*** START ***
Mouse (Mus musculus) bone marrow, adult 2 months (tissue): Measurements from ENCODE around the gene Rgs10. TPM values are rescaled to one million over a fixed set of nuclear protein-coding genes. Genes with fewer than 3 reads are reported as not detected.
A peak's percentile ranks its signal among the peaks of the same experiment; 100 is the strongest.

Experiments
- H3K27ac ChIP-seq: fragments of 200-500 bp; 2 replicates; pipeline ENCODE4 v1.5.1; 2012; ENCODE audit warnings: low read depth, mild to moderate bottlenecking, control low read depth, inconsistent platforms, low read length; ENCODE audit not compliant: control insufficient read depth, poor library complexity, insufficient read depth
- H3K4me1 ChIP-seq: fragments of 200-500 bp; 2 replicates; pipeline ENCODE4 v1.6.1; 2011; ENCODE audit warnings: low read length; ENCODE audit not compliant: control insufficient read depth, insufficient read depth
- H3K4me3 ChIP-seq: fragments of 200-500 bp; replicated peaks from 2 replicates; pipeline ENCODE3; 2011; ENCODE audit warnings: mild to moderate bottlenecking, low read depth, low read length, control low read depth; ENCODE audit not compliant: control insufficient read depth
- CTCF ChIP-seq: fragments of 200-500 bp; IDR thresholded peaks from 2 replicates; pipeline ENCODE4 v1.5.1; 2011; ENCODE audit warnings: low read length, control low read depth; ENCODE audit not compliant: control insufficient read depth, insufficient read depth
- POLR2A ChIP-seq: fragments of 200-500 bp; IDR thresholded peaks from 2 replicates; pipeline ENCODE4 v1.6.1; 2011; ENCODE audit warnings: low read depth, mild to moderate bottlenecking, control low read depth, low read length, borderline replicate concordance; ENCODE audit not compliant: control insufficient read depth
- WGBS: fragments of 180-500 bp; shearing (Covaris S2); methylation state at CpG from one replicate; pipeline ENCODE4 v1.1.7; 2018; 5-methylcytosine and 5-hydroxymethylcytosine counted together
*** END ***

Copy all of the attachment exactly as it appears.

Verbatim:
Mouse (Mus musculus) bone marrow, adult 2 months (tissue): Measurements from ENCODE around the gene Rgs10. TPM values are rescaled to one million over a fixed set of nuclear protein-coding genes. Genes with fewer than 3 reads are reported as not detected.
A peak's percentile ranks its signal among the peaks of the same experiment; 100 is the strongest.

Experiments
- H3K27ac ChIP-seq: fragments of 200-500 bp; 2 replicates; pipeline ENCODE4 v1.5.1; 2012; ENCODE audit warnings: low read depth, mild to moderate bottlenecking, control low read depth, inconsistent platforms, low read length; ENCODE audit not compliant: control insufficient read depth, poor library complexity, insufficient read depth
- H3K4me1 ChIP-seq: fragments of 200-500 bp; 2 replicates; pipeline ENCODE4 v1.6.1; 2011; ENCODE audit warnings: low read length; ENCODE audit not compliant: control insufficient read depth, insufficient read depth
- H3K4me3 ChIP-seq: fragments of 200-500 bp; replicated peaks from 2 replicates; pipeline ENCODE3; 2011; ENCODE audit warnings: mild to moderate bottlenecking, low read depth, low read length, control low read depth; ENCODE audit not compliant: control insufficient read depth
- CTCF ChIP-seq: fragments of 200-500 bp; IDR thresholded peaks from 2 replicates; pipeline ENCODE4 v1.5.1; 2011; ENCODE audit warnings: low read length, control low read depth; ENCODE audit not compliant: control insufficient read depth, insufficient read depth
- POLR2A ChIP-seq: fragments of 200-500 bp; IDR thresholded peaks from 2 replicates; pipeline ENCODE4 v1.6.1; 2011; ENCODE audit warnings: low read depth, mild to moderate bottlenecking, control low read depth, low read length, borderline replicate concordance; ENCODE audit not compliant: control insufficient read depth
- WGBS: fragments of 180-500 bp; shearing (Covaris S2); methylation state at CpG from one replicate; pipeline ENCODE4 v1.1.7; 2018; 5-methylcytosine and 5-hydroxymethylcytosine counted together